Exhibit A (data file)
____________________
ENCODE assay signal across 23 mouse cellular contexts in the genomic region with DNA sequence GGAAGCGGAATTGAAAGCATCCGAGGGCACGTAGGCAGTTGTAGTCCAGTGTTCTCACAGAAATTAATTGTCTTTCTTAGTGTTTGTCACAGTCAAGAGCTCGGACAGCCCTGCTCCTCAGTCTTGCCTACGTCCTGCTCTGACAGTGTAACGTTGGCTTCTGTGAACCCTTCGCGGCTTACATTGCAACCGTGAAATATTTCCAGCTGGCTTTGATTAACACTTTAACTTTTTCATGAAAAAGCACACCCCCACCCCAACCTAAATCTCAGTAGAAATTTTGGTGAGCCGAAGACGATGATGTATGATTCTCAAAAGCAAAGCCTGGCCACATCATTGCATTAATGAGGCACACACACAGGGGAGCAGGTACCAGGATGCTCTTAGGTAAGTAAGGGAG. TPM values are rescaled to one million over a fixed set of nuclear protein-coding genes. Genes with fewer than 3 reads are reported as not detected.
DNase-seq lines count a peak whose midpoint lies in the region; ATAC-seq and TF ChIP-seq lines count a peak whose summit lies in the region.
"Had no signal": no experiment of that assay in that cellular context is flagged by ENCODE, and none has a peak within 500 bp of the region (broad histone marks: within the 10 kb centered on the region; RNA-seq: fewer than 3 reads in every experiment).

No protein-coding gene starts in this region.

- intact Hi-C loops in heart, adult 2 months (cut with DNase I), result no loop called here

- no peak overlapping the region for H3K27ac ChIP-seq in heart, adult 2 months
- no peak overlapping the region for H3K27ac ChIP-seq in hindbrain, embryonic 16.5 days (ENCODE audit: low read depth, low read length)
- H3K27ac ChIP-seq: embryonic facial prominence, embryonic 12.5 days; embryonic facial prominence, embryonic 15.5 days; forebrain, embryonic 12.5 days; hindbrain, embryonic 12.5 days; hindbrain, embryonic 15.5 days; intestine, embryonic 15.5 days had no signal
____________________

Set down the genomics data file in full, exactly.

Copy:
ENCODE assay signal across 23 mouse cellular contexts in the genomic region with DNA sequence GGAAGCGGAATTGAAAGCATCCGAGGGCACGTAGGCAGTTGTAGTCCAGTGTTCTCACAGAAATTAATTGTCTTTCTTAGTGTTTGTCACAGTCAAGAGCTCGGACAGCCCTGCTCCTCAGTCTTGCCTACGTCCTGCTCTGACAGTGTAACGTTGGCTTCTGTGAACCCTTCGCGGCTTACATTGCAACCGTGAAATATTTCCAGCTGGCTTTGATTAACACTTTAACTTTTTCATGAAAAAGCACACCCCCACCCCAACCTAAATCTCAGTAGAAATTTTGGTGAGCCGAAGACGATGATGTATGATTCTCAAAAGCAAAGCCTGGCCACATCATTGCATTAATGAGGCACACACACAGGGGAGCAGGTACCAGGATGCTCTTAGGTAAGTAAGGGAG. TPM values are rescaled to one million over a fixed set of nuclear protein-coding genes. Genes with fewer than 3 reads are reported as not detected.
DNase-seq lines count a peak whose midpoint lies in the region; ATAC-seq and TF ChIP-seq lines count a peak whose summit lies in the region.
"Had no signal": no experiment of that assay in that cellular context is flagged by ENCODE, and none has a peak within 500 bp of the region (broad histone marks: within the 10 kb centered on the region; RNA-seq: fewer than 3 reads in every experiment).

No protein-coding gene starts in this region.

- intact Hi-C loops in heart, adult 2 months (cut with DNase I), result no loop called here

- no peak overlapping the region for H3K27ac ChIP-seq in heart, adult 2 months
- no peak overlapping the region for H3K27ac ChIP-seq in hindbrain, embryonic 16.5 days (ENCODE audit: low read depth, low read length)
- H3K27ac ChIP-seq: embryonic facial prominence, embryonic 12.5 days; embryonic facial prominence, embryonic 15.5 days; forebrain, embryonic 12.5 days; hindbrain, embryonic 12.5 days; hindbrain, embryonic 15.5 days; intestine, embryonic 15.5 days had no signal